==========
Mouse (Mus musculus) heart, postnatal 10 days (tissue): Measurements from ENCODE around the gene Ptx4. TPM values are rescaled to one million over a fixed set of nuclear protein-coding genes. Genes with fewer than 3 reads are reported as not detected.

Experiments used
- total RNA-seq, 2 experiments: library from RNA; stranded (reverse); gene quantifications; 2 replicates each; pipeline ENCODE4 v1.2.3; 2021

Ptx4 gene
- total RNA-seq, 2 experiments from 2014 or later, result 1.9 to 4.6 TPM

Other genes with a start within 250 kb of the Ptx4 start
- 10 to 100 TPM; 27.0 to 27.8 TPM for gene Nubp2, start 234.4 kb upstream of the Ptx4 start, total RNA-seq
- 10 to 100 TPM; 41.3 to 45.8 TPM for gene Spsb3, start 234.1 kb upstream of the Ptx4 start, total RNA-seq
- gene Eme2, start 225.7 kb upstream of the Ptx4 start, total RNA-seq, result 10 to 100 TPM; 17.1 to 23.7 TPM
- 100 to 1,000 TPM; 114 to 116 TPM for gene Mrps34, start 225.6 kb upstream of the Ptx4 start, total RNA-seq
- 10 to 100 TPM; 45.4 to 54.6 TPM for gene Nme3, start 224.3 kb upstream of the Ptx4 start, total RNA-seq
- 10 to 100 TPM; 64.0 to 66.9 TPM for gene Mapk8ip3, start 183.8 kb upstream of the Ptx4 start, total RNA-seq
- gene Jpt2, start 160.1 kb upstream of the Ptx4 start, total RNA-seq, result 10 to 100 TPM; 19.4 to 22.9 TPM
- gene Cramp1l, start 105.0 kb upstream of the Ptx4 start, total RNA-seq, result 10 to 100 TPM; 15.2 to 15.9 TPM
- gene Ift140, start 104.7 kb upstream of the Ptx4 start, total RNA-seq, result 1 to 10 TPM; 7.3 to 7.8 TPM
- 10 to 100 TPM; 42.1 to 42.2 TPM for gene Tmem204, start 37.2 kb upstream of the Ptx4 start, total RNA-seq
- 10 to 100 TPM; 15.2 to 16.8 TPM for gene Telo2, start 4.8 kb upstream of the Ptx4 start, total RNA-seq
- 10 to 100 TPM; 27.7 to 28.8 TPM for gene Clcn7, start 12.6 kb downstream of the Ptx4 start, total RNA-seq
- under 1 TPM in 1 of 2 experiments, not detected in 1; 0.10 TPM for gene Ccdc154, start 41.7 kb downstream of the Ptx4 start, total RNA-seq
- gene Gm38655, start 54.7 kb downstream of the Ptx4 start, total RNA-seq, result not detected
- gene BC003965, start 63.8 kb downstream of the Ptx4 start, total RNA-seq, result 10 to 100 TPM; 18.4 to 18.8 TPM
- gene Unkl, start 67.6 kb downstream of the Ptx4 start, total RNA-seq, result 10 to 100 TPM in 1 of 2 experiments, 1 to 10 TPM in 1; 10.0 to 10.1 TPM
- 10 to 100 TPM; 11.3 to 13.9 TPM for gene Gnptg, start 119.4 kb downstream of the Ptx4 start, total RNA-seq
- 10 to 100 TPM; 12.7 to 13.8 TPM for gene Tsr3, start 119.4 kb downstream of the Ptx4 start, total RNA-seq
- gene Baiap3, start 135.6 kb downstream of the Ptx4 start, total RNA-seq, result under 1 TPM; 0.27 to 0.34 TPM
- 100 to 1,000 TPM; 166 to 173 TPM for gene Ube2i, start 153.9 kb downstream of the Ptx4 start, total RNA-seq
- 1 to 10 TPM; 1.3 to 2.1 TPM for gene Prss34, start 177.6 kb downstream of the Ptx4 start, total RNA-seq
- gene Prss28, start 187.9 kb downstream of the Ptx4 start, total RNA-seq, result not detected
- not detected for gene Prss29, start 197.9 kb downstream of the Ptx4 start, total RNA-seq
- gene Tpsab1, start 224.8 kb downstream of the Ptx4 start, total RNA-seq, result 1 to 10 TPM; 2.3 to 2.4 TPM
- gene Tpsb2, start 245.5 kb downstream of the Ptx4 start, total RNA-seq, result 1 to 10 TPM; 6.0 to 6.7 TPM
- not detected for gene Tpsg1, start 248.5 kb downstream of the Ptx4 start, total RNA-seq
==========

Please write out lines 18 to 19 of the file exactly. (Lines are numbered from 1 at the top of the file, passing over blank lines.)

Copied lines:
- 10 to 100 TPM; 27.7 to 28.8 TPM for gene Clcn7, start 12.6 kb downstream of the Ptx4 start, total RNA-seq
- under 1 TPM in 1 of 2 experiments, not detected in 1; 0.10 TPM for gene Ccdc154, start 41.7 kb downstream of the Ptx4 start, total RNA-seq